Answers to questions on Probate, Wills and Executors

Answers to questions on Probate, Wills and Executors

Share This Post:

Answers to questions on Probate

 What is probate?

Probate is settling your affairs. It is proving that the Will is yous or, without a Will, who the heirs are. That’s all. With a properly drafted and executed Will, the person you name to do this only needs to go to court once: to be appointed and to pick up the Letters Testamentary which give her legal control of your property.

Can I avoid probate?

No. A Revocable Living Trust can have many benefits, but your affairs must still be settled: the expenses of your last illness, the cost of handling your earthly remains and any outstanding taxes must be paid. Probate “proves” that has been done.

Is probate expensive?

It does not have to be. In Texas, a properly written Will can name an executor who will serve without bond in an “independent administration,” which means independent of court supervision. The executor takes the will and death certificate to court, answers half a dozen simple questions and receives Letters Testamentary empowering him to settle your affairs. He must inventory your assets, notify your heirs and creditors.

Is probate time-consuming?

It does not have to be. In Central Texas, with a properly drafted and executed Will your executor can get into court within a month and be done thereafter – if there are no disputes.

Answers to questions on Wills

What is a will?

When properly executed, your will determines who receives what from your estate by way of distribution when you pass away. It will also name who shall be responsible for administering your estate, who will care for your children upon your passing and express your wishes in respect of certain arrangements, such as your funeral wishes. It is possible to write your own will but we would always recommend seeking legal advice, as it is easy to make mistakes which may mean your will is invalid.


Can my executor or witness be my beneficiary?

Your executor can be a beneficiary under your will. A witness cannot also be a beneficiary – this may result in an invalid distribution.

 I made a will years ago, do I need a new will?

You may require a new will and it is always best to review your will every 2 – 5 years.  Life and circumstances have a habit of changing, as well as tax rules! An older will may not reflect the most tax efficient way of dealing with your estate. If you wrote your own will, you may want have it reviewed by a Wills and Probate lawyer.

I wish to exclude one of my children from my will, can I do this?

You can include or exclude anyone you wish from your will.  You will need to consider any potential future claims on your estate depending on how this is distributed.  There are ways that you can mitigate any potential claims and so legal advice is advisable, even if you are considering writing your own will. Will validity is all the more important for this reason.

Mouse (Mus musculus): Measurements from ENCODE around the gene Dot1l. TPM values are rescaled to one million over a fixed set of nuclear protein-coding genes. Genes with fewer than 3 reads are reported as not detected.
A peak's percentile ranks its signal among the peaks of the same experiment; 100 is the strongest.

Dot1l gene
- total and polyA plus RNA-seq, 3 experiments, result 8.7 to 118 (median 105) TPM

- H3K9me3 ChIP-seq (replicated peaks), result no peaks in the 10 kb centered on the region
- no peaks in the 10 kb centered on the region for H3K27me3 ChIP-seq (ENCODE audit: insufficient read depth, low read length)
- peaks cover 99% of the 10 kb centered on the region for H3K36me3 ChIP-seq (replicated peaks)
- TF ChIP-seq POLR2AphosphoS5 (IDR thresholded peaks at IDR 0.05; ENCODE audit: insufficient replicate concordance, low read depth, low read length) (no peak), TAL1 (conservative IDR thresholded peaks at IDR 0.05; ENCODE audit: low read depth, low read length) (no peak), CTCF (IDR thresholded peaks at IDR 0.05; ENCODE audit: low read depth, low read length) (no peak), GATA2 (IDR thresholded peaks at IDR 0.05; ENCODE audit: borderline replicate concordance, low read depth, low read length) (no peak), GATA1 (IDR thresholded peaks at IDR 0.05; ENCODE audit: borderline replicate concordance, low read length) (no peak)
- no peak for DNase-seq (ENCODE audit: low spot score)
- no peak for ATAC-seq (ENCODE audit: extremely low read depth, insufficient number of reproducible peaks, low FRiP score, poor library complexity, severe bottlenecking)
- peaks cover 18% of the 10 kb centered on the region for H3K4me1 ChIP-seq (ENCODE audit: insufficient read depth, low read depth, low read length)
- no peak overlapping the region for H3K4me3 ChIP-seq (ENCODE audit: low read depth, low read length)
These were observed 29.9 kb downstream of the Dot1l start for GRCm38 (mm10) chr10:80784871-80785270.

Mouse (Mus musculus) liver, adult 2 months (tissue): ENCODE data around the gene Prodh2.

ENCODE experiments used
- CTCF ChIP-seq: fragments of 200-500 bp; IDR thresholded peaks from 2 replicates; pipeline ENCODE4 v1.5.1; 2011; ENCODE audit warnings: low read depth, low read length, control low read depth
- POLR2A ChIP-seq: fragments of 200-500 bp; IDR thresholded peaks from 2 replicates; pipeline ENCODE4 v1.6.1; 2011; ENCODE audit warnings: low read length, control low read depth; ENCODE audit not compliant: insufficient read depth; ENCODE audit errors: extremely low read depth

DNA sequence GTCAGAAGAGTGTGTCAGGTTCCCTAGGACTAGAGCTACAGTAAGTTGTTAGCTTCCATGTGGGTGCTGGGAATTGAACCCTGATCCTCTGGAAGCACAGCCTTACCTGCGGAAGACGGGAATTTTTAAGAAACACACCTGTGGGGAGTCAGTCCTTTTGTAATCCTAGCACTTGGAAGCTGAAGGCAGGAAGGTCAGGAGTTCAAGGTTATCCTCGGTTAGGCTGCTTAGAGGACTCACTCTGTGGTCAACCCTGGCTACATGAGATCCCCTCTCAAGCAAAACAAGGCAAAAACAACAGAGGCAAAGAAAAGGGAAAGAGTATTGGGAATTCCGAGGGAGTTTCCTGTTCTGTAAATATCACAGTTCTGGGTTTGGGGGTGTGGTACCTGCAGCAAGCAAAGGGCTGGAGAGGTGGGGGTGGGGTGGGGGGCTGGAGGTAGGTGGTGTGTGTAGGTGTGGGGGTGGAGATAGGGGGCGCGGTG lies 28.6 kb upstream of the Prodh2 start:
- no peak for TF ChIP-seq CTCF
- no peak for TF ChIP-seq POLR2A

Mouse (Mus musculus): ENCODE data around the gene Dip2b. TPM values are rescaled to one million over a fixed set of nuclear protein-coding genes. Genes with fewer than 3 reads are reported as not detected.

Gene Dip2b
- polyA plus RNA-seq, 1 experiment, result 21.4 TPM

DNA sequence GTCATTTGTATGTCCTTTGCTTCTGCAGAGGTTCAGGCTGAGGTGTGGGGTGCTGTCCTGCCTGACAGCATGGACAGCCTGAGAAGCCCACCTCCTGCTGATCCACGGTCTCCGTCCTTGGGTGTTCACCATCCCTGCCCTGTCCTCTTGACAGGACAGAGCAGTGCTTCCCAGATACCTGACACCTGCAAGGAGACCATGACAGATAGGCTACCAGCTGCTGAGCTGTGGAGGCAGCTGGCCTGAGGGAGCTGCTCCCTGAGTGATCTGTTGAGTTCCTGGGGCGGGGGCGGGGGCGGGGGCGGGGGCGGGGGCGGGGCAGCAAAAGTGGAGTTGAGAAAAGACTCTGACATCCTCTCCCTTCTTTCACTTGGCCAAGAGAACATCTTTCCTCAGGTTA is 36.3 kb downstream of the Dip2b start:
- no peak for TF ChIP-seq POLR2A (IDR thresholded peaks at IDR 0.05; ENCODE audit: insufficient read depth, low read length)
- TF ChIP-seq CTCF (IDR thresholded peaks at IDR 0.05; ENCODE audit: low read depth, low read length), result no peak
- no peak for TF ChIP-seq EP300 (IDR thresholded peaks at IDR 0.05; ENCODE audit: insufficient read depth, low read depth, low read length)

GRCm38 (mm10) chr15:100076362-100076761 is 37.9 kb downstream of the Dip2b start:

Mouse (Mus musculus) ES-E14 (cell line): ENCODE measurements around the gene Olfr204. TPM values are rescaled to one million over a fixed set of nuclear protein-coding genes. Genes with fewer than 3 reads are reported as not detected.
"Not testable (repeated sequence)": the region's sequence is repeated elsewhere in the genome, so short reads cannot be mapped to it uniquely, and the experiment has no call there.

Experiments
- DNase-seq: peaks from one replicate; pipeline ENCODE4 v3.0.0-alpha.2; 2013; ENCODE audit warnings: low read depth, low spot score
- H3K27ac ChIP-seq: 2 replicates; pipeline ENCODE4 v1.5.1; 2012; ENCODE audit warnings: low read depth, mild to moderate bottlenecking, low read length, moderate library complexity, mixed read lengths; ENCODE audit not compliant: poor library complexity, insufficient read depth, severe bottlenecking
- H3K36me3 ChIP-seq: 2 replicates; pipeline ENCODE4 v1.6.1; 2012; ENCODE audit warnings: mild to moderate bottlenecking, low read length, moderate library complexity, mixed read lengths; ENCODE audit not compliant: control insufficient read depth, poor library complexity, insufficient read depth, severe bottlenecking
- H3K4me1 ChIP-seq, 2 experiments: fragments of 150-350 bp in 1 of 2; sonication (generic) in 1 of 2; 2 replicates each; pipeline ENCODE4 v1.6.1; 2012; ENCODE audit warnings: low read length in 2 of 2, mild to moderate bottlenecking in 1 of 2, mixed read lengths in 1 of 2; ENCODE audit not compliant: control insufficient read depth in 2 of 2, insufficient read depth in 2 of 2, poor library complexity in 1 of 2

My executor has died, do I need a new will?

You can have a codicil prepared naming new executors. Our advice is to have your will checked regularly and be sure you are still happy with the people to whom you have allocated this important role.

Answers to questions on Executors

Am I required to accept the appointment as an executor?

Being appointed as executor does not mean you have to accept. You may renounce your appointment, in which case the alternate executor named in the decedent’s Will can become the executor.  If there is no alternate an “administrator” will be appointed in conformity with state laws.

As an executor am I personally liable for the debts of the decedent?

As long as the executor  properly administers the estate according to the law, he or she will not be held personally liable for any debts owed by the decedent.

Am I entitled to compensation for acting as an executor?

Yes, you are entitled to reasonable compensation. Keep in mind that you will have to pay income tax on the compensation you receive from the Estate because it is income you earned.  If anyone complains that your fee is excessive  the amount is subject to review by the Court

How long will it take for my work as executor to be completed?

Although there is no definite answer to this question, the average estate administration takes approximately one year.  Some estates may be concluded is less time and some estates may take longer.  In most cases, the size of the estate and the type of assets in the estate dictate the time frame. Inheritance taxes are due 9 months after the date of death.

Get Help

Our attorneys are ready to further assist you with all the help and answers you need regarding Probate, Wills and Executors. Call us today.


Can I sell the deceased’s house?

If the estate contains any property it can be marketed but cannot be sold before a Grant of Probate is given.

 How do I transfer the ownership of the property without selling it?

The Executors or Personal Representatives of the Estate will be able to transfer the ownership of the Deceased property in accordance with the Will or Rules of Intestacy.

I wrote my own will, is it valid?

It could be, Yes, but if you write your own will, by the time any mistakes come to light it will be too late for you to rectify any problems as you will no longer be with us.

DISCLAIMER: The information provided in this blog is for informational purposes only and should not be considered legal advice. The content of this blog may not reflect the most current legal developments. No attorney-client relationship is formed by reading this blog or contacting Morgan Legal Group.

Got a Problem? Consult With Us

For Assistance, Please Give us a call or schedule a virtual appointment.